Salon Stefano: The One That Got Away

Yesterday’s city council vote makes the status of 4 more historic districts much clearer. Avondale West, Norhill, Boulevard Oaks, and First Montrose Commons will now officially join 10 other existing districts under the protection of new preservation restrictions that don’t allow owners to do whatever they want if they just wait 90 days. The new preservation ordinance described a multi-step “reconsideration” process that might have led to the dissolution of any of the districts or redrawn their boundaries. But that didn’t happen here: These 14 districts will stay the same — well, almost. There is one property that got away.

It’s this 1929 building, home to Salon Stefano and an adjacent parking lot, at 3802 Roseland St. Last year, the property was included in the new First Montrose Commons Historic District. And now it’s out, scot-free. How did it manage to escape?


Well, it wasn’t too hard: First Montrose Commons didn’t really want the hair salon and the parking lot to be part of its historic hood in the first place. 3802 Roseland wasn’t even included in the original petition for the district. “The block is entirely commercial, and we are primarily an association of homeowners and residents,” FMC neighborhood association president Jason Ginsburg tells Swamplot. But after the petition was submitted, the city ended up drawing the actual boundaries, and added that lot in the northwest corner of the historic district. When city council voted to approve the district last summer, the hair salon was included.

But after the new preservation ordinance was passed, a representative of the property owner — a limited partnership called 3815 Montrose Blvd. — contacted council member Wanda Adams and asked if there was a way out. The neighborhood association told Adams it wouldn’t oppose a quick exit. Planning director Marlene Gafrick trimmed 3802 Roseland out of the district in the recommendation she sent to city council last month, and the council approved those new boundaries yesterday; but the deal had already been struck.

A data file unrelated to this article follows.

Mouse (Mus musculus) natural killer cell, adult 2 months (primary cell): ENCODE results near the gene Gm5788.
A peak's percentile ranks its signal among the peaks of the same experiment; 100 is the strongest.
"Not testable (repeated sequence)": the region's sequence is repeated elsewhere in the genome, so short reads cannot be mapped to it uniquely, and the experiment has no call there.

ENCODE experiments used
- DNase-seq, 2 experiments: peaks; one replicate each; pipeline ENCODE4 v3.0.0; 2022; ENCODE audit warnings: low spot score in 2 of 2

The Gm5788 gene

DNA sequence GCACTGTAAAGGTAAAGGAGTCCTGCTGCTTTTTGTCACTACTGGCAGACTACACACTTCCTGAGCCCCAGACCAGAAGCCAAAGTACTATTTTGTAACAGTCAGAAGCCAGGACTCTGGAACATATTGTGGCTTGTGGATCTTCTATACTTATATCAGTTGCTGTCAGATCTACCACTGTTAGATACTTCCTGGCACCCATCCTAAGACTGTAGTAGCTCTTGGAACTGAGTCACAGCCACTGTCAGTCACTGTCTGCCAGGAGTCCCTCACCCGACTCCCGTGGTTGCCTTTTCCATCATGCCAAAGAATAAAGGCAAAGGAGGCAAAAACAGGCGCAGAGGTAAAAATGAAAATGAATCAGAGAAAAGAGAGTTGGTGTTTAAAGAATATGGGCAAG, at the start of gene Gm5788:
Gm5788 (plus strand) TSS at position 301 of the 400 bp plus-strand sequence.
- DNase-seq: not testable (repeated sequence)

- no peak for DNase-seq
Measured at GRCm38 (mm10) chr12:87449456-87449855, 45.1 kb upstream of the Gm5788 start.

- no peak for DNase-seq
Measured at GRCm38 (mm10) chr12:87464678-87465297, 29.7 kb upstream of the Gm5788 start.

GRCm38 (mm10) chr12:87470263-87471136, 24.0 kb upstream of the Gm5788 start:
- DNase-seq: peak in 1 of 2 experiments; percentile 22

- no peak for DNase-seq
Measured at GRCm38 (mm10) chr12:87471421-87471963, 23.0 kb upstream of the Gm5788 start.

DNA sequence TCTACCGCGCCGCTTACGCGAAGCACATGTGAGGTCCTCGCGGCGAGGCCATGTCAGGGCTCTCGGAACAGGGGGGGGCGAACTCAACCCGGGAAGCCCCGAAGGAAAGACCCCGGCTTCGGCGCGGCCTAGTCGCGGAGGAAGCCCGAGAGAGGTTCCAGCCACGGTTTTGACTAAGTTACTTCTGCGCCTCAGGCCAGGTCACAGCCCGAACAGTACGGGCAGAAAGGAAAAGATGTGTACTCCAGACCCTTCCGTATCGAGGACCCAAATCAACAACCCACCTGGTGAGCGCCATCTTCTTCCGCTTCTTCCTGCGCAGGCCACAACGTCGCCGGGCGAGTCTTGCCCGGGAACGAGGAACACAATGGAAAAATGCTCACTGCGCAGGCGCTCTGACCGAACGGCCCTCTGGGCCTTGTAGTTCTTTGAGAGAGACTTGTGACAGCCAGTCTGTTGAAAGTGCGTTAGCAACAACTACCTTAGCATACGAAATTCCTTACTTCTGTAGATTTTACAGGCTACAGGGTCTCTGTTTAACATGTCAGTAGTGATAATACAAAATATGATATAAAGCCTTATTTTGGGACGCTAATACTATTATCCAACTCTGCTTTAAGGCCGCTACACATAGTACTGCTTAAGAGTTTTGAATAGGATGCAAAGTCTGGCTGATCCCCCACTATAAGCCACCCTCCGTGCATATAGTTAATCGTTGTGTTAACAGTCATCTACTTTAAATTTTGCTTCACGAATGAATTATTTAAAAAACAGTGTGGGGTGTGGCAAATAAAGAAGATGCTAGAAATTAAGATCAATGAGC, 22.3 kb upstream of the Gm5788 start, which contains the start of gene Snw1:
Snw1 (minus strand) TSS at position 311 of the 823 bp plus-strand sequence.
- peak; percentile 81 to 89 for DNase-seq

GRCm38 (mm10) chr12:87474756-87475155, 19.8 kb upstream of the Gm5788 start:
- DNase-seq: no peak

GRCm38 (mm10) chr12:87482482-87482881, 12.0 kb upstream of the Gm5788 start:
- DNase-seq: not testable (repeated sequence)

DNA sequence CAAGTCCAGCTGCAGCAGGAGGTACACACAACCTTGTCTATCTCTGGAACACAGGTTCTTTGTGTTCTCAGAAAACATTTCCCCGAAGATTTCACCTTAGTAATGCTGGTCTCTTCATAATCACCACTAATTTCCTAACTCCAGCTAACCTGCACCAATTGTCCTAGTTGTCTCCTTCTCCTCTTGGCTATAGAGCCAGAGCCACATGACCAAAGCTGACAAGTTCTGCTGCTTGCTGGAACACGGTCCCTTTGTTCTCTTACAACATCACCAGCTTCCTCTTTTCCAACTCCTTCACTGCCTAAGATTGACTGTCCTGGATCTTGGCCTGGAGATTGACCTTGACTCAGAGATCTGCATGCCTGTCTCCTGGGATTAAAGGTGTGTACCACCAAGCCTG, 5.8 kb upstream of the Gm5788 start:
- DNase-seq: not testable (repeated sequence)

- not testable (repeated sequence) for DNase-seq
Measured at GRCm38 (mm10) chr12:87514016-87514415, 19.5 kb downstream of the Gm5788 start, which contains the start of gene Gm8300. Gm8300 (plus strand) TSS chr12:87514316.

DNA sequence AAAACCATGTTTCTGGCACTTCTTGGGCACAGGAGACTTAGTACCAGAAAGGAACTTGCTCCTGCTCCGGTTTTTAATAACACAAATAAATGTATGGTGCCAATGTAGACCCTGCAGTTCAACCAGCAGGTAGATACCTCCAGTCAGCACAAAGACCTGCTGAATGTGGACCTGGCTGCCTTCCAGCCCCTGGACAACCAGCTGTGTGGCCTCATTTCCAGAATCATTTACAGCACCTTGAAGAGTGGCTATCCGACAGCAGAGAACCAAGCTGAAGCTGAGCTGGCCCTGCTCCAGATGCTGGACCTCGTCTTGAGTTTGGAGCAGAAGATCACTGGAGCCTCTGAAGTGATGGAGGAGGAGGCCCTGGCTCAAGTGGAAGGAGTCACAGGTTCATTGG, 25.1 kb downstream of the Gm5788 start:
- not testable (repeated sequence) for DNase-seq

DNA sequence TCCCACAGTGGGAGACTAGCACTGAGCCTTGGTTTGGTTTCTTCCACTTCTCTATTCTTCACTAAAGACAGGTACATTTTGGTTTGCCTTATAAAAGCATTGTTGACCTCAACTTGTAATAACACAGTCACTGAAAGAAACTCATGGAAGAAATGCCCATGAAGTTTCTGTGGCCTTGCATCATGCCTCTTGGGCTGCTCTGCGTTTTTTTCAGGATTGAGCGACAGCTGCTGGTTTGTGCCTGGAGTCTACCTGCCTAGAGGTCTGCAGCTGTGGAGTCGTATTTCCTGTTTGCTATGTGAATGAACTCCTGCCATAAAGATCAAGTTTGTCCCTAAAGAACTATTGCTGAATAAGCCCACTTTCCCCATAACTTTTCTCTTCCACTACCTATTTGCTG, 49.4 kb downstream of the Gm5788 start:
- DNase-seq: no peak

Photos: Candace Garcia

3 Comment

  • I know nothing about presrevation districts, but Solan Stefano is where I get my hair done. Love it!

  • I really don’t like preservation districts.

  • If you want to know how this one got out of the management district, just look at who owns it. Not the LLC in HCAD (which are normally just “Address, LLC”), but who owns the LLC. Or heck, just go by that building of the address listed.
    Hint, it’s Claude Wynn (in case you didn’t see the huge “Claude Wynn Interests” sign on the building). You know, the guy who runs the Montrose Management District. This guy has major pull with city council. He might argue for the management district (then try to exempt himself, or not pay), then argue for a historic district (then get his properties free from it’s regulations like he did with this one)… see where I’m going here?
    The guy is smart. He knows how to get things done. He’s not like the rest of us chumps trying to run a business without city council influence.
    I want to be like him when I grow up.